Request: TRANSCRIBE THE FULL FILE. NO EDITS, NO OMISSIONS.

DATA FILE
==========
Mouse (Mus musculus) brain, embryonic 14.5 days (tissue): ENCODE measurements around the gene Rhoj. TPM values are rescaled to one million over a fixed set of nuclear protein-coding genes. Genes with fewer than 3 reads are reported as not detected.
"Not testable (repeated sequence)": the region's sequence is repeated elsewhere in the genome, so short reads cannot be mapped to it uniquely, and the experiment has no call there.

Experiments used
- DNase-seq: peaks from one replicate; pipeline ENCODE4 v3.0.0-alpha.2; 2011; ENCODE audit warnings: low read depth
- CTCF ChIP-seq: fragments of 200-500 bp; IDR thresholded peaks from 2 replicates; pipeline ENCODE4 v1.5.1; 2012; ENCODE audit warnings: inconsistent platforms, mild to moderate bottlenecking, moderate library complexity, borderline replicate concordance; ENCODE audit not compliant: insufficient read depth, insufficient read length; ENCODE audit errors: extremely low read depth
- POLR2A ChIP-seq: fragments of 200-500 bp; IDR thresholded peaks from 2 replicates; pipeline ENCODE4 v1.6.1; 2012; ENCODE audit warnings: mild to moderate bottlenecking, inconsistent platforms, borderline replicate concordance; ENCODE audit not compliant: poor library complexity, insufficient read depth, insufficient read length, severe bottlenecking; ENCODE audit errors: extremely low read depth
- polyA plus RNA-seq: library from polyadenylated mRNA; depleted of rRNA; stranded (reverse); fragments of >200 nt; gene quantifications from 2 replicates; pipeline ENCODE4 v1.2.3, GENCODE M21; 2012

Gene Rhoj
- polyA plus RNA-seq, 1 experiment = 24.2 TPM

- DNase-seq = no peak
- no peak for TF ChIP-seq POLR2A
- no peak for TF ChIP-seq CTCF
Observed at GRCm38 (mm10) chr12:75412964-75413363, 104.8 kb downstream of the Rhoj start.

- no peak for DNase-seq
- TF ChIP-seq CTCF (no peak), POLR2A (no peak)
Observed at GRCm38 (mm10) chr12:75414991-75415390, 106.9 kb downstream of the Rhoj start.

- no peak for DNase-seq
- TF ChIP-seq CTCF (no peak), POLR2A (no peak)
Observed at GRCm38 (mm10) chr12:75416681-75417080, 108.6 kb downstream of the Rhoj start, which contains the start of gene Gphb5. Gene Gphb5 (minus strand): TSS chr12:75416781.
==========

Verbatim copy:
Mouse (Mus musculus) brain, embryonic 14.5 days (tissue): ENCODE measurements around the gene Rhoj. TPM values are rescaled to one million over a fixed set of nuclear protein-coding genes. Genes with fewer than 3 reads are reported as not detected.
"Not testable (repeated sequence)": the region's sequence is repeated elsewhere in the genome, so short reads cannot be mapped to it uniquely, and the experiment has no call there.

Experiments used
- DNase-seq: peaks from one replicate; pipeline ENCODE4 v3.0.0-alpha.2; 2011; ENCODE audit warnings: low read depth
- CTCF ChIP-seq: fragments of 200-500 bp; IDR thresholded peaks from 2 replicates; pipeline ENCODE4 v1.5.1; 2012; ENCODE audit warnings: inconsistent platforms, mild to moderate bottlenecking, moderate library complexity, borderline replicate concordance; ENCODE audit not compliant: insufficient read depth, insufficient read length; ENCODE audit errors: extremely low read depth
- POLR2A ChIP-seq: fragments of 200-500 bp; IDR thresholded peaks from 2 replicates; pipeline ENCODE4 v1.6.1; 2012; ENCODE audit warnings: mild to moderate bottlenecking, inconsistent platforms, borderline replicate concordance; ENCODE audit not compliant: poor library complexity, insufficient read depth, insufficient read length, severe bottlenecking; ENCODE audit errors: extremely low read depth
- polyA plus RNA-seq: library from polyadenylated mRNA; depleted of rRNA; stranded (reverse); fragments of >200 nt; gene quantifications from 2 replicates; pipeline ENCODE4 v1.2.3, GENCODE M21; 2012

Gene Rhoj
- polyA plus RNA-seq, 1 experiment = 24.2 TPM

- DNase-seq = no peak
- no peak for TF ChIP-seq POLR2A
- no peak for TF ChIP-seq CTCF
Observed at GRCm38 (mm10) chr12:75412964-75413363, 104.8 kb downstream of the Rhoj start.

- no peak for DNase-seq
- TF ChIP-seq CTCF (no peak), POLR2A (no peak)
Observed at GRCm38 (mm10) chr12:75414991-75415390, 106.9 kb downstream of the Rhoj start.

- no peak for DNase-seq
- TF ChIP-seq CTCF (no peak), POLR2A (no peak)
Observed at GRCm38 (mm10) chr12:75416681-75417080, 108.6 kb downstream of the Rhoj start, which contains the start of gene Gphb5. Gene Gphb5 (minus strand): TSS chr12:75416781.